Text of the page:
- Mix dry ingredients In a large bowl, whisk together your lemon sugar with flour, baking powder, baking soda, and kosher salt.
- Mix wet and dry Whisk together your milk, lemon juice, oil, eggs, poppy seeds, and vanilla. Pour into the bowl with the dry ingredients and mix together gently until just combined. Some dry spots and lumps are good right now. The lumps will smooth out as you add the butter and allow the batter to rest.
- Add butter While continuing to gently mix, pour in your butter. Stop as soon as it is fully incorporated. Allow the batter to rest while you heat your waffle maker. The batter should rest a minimum of 10 minutes to allow the flour to fully hydrate and let the leavening agents start to work (the fluffinators to start fluffing). If your waffle iron has a variable heat, place it on the medium setting.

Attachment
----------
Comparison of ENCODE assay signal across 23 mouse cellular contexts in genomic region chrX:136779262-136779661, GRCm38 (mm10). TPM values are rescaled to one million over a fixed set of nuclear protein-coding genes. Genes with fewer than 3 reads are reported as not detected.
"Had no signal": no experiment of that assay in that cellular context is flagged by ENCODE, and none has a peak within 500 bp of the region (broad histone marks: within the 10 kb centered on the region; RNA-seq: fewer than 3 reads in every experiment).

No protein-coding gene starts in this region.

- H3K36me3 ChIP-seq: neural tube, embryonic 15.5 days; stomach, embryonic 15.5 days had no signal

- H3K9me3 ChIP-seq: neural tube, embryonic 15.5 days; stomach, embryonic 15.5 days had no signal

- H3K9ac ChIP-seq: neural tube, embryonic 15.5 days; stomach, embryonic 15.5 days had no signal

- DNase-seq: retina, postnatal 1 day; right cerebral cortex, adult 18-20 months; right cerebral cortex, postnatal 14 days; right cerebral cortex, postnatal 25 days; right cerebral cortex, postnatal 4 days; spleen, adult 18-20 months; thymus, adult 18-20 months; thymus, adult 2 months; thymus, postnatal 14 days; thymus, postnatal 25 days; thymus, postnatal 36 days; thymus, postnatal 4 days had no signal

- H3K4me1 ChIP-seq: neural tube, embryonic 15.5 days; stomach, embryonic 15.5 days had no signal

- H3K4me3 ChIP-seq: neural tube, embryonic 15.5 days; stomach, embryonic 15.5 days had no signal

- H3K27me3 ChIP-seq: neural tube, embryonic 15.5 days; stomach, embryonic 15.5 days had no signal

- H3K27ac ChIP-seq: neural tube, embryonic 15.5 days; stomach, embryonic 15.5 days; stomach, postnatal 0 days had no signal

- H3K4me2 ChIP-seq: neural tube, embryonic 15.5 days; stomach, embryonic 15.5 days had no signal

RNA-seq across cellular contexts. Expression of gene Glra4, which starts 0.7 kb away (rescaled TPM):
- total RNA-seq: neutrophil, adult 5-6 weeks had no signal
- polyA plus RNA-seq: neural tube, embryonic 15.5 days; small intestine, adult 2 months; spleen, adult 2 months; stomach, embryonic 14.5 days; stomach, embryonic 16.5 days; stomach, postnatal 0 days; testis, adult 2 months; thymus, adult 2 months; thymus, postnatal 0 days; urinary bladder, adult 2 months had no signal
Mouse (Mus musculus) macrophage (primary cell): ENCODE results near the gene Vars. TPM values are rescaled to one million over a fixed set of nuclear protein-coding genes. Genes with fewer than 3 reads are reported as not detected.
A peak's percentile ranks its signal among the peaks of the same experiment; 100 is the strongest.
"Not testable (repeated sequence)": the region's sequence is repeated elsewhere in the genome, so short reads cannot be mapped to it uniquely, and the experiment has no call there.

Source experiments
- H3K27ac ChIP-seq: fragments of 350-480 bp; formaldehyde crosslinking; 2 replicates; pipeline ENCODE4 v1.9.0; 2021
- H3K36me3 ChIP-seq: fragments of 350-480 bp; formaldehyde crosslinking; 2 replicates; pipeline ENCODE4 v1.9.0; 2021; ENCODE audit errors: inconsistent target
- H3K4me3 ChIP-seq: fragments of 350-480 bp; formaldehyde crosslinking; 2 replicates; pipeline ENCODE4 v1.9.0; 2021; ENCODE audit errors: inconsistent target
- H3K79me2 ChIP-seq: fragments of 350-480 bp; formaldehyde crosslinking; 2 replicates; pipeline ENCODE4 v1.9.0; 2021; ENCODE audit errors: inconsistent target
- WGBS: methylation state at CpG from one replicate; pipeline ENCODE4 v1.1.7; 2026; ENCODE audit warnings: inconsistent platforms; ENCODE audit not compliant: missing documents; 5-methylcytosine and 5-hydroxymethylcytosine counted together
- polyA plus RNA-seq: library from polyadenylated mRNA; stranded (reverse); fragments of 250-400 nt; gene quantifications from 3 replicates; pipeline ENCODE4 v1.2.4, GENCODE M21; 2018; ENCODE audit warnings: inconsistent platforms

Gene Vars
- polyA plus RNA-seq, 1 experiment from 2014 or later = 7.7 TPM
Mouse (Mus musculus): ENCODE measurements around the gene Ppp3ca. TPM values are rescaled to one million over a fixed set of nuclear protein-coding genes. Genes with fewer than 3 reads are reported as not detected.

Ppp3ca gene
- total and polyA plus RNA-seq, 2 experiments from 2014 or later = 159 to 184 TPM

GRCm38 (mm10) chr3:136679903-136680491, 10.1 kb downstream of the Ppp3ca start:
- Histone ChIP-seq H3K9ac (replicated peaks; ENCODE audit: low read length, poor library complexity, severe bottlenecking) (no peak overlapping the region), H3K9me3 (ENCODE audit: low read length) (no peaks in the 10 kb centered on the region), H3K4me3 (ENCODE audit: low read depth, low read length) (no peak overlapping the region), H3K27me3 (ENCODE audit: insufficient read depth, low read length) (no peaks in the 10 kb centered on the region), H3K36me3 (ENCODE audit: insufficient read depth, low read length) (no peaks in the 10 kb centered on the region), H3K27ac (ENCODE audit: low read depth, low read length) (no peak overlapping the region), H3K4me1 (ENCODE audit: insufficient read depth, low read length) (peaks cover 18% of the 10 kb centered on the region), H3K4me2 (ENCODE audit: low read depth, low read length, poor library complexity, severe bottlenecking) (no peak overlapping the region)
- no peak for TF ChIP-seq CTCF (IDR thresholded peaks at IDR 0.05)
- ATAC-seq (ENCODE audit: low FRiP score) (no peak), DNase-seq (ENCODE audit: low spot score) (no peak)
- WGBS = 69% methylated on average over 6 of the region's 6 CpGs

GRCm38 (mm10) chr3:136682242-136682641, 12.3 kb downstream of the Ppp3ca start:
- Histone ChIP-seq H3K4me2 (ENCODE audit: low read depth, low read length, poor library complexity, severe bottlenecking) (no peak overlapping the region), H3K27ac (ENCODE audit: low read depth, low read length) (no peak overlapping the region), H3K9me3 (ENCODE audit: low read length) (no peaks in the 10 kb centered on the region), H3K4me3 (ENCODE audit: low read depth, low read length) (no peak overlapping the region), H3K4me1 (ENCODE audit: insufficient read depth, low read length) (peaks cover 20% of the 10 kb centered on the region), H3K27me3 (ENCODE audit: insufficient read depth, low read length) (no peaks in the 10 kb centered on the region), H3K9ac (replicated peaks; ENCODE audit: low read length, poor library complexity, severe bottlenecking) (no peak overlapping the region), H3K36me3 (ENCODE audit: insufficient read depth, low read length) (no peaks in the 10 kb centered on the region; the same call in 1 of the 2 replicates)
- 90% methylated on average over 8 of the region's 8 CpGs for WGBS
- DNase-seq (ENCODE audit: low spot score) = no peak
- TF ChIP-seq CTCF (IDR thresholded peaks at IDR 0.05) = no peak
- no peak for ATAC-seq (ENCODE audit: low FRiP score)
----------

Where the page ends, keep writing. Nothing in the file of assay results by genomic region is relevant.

- Cook Once your waffle iron is ready, using a large scoop, add the amount of batter recommended in the instructions that came with your waffle maker. For these Lemon Poppy Seed Waffles, I like to make them just a little bit smaller so I can see all the cute poppy seeds peeking out of the rustic edges, but you can fill it up if you like. Cook to manufacturer's instructions, or 4 to 5 minutes.
- Keep warm Transfer cooked waffles to your warm sheet pan in the oven and repeat with the remaining batter.
- Serve I am a huge advocate of real, authentic maple syrup. The smoky sweetness really accents the lemon flavor in these waffles. Warm up some syrup and dig in!
- In a rush in the morning? Make this batter the night before! Let rest at room temperature for about 30 minutes before waffling. If the batter is a bit too thick after resting, you can add a couple of tablespoons of buttermilk or milk to thin it out.